What did strike me, when compared to Paris, is that Australians in retail, hospitality or customer service are really smiling, friendly and human, but sometimes really incompetent and slow. It’s happened to me that I sat in a Paris cafe for 30 minutes, then left, without anyone bothering to take my order. But I’ve also seen one waiter do more efficient work than four Australians would.

    • housewifedownunder May 24, 2012 at 5:08 pm #

      Thank you!

      Yes, I recall the French are not especially good at friendly service, either. I didn’t ever stay too long there, usually just passing through, so my service experience in France is limited mainly to retail (especially gas stations!), cafes, and the odd hotel. But I would also agree with you that when the French do give service at all, they are often very efficient workers.

      In some ways, though, I don’t think it would feel like France if they were too friendly. After all, they have to keep up their worldwide reputation for snootiness. :-p

      In some ways, it really just depends where you are and what the culture is like. That said, there’s never any excuse for outright rudeness to customers like I have seen in some places. Being ignored is not the same as being abused.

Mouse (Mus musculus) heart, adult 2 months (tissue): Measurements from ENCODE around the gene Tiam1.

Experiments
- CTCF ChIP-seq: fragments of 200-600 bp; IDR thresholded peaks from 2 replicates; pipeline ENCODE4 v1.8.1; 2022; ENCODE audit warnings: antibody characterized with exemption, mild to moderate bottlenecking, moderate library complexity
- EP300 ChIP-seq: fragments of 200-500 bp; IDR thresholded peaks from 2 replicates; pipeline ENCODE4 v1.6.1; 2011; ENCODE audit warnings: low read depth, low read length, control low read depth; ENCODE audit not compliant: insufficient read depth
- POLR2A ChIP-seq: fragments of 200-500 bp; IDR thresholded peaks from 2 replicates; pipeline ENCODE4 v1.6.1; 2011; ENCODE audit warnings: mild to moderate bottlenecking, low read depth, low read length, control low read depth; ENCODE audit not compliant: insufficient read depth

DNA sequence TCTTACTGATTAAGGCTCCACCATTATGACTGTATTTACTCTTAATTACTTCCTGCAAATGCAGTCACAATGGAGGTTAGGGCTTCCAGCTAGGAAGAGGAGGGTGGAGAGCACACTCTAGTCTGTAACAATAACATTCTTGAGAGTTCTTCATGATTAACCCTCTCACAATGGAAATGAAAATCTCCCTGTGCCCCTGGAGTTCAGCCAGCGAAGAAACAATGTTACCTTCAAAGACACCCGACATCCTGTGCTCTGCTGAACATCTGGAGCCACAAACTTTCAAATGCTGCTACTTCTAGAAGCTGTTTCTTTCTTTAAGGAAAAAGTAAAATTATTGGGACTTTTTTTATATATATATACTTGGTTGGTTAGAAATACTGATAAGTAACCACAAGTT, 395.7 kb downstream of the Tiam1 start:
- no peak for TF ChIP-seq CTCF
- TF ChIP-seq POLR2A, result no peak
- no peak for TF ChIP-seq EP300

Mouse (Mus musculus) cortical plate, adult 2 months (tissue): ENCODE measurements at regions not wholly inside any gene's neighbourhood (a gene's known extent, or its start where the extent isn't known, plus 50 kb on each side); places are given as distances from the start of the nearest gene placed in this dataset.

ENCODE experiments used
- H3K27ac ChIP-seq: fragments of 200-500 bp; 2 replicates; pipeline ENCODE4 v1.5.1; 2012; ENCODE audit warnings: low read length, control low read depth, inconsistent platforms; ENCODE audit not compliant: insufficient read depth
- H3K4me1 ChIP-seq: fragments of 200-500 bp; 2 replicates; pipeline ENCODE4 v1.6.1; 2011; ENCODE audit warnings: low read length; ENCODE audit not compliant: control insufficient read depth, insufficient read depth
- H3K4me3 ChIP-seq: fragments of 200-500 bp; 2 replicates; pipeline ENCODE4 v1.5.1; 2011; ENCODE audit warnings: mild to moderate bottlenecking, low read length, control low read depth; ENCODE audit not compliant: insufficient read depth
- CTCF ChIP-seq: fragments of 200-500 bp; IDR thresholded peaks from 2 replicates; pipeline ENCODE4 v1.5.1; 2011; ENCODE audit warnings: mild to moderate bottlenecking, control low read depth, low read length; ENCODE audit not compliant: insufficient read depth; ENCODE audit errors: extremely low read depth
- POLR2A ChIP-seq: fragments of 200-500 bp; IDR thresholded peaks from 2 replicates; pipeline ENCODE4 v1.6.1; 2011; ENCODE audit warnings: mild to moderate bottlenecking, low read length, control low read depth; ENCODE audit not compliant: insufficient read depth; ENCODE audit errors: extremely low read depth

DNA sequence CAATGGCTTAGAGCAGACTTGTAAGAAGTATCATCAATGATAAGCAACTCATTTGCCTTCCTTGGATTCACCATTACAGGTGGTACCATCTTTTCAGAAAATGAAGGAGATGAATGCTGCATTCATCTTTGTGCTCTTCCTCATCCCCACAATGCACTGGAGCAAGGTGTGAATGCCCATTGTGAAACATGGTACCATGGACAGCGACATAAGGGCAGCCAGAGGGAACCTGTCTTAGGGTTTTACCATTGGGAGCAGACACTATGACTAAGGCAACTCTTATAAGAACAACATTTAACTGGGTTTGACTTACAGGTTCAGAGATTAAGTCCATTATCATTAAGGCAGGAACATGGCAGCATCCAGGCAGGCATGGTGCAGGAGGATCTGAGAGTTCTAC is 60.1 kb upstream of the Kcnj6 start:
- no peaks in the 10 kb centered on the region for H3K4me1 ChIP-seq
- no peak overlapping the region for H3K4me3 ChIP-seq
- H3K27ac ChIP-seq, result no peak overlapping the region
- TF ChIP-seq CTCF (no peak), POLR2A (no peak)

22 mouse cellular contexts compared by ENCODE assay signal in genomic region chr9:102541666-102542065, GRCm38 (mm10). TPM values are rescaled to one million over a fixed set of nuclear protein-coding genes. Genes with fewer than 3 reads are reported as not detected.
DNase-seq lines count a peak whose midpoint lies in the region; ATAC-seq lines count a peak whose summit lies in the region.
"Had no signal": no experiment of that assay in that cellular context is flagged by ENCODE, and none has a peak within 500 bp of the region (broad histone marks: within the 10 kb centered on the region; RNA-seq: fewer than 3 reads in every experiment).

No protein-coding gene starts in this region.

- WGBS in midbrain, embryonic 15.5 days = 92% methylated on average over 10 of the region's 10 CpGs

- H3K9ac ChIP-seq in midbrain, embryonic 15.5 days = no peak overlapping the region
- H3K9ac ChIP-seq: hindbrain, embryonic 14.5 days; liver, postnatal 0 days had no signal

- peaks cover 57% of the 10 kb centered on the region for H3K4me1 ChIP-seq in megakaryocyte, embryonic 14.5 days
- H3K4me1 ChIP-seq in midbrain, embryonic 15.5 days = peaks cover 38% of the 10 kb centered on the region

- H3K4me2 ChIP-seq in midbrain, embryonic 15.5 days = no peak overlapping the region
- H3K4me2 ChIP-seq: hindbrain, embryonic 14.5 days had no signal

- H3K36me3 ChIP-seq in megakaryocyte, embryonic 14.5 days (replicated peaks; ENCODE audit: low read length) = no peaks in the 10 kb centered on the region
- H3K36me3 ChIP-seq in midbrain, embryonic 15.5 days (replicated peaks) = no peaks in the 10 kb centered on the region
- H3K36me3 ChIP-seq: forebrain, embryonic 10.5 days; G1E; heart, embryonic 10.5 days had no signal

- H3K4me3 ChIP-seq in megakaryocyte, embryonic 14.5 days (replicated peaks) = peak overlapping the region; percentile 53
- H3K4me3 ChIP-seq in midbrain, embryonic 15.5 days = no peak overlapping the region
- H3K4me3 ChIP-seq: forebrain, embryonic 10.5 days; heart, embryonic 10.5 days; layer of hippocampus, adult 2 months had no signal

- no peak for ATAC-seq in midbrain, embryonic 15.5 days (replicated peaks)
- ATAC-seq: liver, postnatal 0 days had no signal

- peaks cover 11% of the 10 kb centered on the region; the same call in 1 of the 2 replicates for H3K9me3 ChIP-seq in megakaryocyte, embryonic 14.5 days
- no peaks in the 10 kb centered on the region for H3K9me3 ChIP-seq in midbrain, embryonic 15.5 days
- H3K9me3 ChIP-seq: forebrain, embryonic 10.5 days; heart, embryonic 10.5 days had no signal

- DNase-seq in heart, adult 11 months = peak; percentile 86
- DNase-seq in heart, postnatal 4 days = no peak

2. Cosette May 24, 2012 at 9:42 pm #

    I agree. Restaurant service is generally adequate, but not excellent. I found shopping a pleasant experience. Besides, I think customer service in the States is slipping. Some companies remain outstanding, but just the thought of dealing with certain others makes me cringe.

  3. Russell May 27, 2012 at 1:17 pm #

    housewifedownunder,

    You might be interested in some cultural context–please note, I’m not making value judgements here.